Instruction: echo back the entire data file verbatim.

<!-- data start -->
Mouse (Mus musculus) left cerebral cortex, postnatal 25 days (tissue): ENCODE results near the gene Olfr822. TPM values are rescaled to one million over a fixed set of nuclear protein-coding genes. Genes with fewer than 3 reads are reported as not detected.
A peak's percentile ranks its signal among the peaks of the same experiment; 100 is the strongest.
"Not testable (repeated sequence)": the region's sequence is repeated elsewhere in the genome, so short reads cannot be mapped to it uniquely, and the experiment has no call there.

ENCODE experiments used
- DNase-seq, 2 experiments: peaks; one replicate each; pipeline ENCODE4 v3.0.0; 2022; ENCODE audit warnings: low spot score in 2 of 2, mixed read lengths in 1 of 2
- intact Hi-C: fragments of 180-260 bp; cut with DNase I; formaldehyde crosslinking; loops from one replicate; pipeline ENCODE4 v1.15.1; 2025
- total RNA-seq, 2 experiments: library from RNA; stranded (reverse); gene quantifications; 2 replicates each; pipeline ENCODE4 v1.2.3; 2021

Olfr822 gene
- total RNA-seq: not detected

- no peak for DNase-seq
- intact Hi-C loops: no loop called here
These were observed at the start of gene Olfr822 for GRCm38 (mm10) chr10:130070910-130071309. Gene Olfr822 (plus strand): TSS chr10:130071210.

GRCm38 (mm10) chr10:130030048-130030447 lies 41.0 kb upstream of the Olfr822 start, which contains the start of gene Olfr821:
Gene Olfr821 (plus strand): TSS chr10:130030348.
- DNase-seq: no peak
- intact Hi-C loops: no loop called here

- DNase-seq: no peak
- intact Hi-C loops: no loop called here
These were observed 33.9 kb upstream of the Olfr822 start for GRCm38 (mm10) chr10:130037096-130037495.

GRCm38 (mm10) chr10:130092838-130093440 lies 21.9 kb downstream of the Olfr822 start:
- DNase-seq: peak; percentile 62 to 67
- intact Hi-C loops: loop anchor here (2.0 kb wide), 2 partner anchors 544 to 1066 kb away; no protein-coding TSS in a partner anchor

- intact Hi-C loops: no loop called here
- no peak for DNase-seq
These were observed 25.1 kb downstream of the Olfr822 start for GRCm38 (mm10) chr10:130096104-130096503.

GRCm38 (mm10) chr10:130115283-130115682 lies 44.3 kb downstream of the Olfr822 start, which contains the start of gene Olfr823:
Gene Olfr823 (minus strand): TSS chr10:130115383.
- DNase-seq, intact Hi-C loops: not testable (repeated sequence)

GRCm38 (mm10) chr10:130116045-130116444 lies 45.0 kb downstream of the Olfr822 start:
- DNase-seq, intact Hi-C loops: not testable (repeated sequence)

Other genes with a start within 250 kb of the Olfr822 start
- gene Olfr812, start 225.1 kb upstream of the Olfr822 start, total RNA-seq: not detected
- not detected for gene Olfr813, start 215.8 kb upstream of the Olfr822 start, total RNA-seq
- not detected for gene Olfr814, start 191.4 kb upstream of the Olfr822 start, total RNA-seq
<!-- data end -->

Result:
Mouse (Mus musculus) left cerebral cortex, postnatal 25 days (tissue): ENCODE results near the gene Olfr822. TPM values are rescaled to one million over a fixed set of nuclear protein-coding genes. Genes with fewer than 3 reads are reported as not detected.
A peak's percentile ranks its signal among the peaks of the same experiment; 100 is the strongest.
"Not testable (repeated sequence)": the region's sequence is repeated elsewhere in the genome, so short reads cannot be mapped to it uniquely, and the experiment has no call there.

ENCODE experiments used
- DNase-seq, 2 experiments: peaks; one replicate each; pipeline ENCODE4 v3.0.0; 2022; ENCODE audit warnings: low spot score in 2 of 2, mixed read lengths in 1 of 2
- intact Hi-C: fragments of 180-260 bp; cut with DNase I; formaldehyde crosslinking; loops from one replicate; pipeline ENCODE4 v1.15.1; 2025
- total RNA-seq, 2 experiments: library from RNA; stranded (reverse); gene quantifications; 2 replicates each; pipeline ENCODE4 v1.2.3; 2021

Olfr822 gene
- total RNA-seq: not detected

- no peak for DNase-seq
- intact Hi-C loops: no loop called here
These were observed at the start of gene Olfr822 for GRCm38 (mm10) chr10:130070910-130071309. Gene Olfr822 (plus strand): TSS chr10:130071210.

GRCm38 (mm10) chr10:130030048-130030447 lies 41.0 kb upstream of the Olfr822 start, which contains the start of gene Olfr821:
Gene Olfr821 (plus strand): TSS chr10:130030348.
- DNase-seq: no peak
- intact Hi-C loops: no loop called here

- DNase-seq: no peak
- intact Hi-C loops: no loop called here
These were observed 33.9 kb upstream of the Olfr822 start for GRCm38 (mm10) chr10:130037096-130037495.

GRCm38 (mm10) chr10:130092838-130093440 lies 21.9 kb downstream of the Olfr822 start:
- DNase-seq: peak; percentile 62 to 67
- intact Hi-C loops: loop anchor here (2.0 kb wide), 2 partner anchors 544 to 1066 kb away; no protein-coding TSS in a partner anchor

- intact Hi-C loops: no loop called here
- no peak for DNase-seq
These were observed 25.1 kb downstream of the Olfr822 start for GRCm38 (mm10) chr10:130096104-130096503.

GRCm38 (mm10) chr10:130115283-130115682 lies 44.3 kb downstream of the Olfr822 start, which contains the start of gene Olfr823:
Gene Olfr823 (minus strand): TSS chr10:130115383.
- DNase-seq, intact Hi-C loops: not testable (repeated sequence)

GRCm38 (mm10) chr10:130116045-130116444 lies 45.0 kb downstream of the Olfr822 start:
- DNase-seq, intact Hi-C loops: not testable (repeated sequence)

Other genes with a start within 250 kb of the Olfr822 start
- gene Olfr812, start 225.1 kb upstream of the Olfr822 start, total RNA-seq: not detected
- not detected for gene Olfr813, start 215.8 kb upstream of the Olfr822 start, total RNA-seq
- not detected for gene Olfr814, start 191.4 kb upstream of the Olfr822 start, total RNA-seq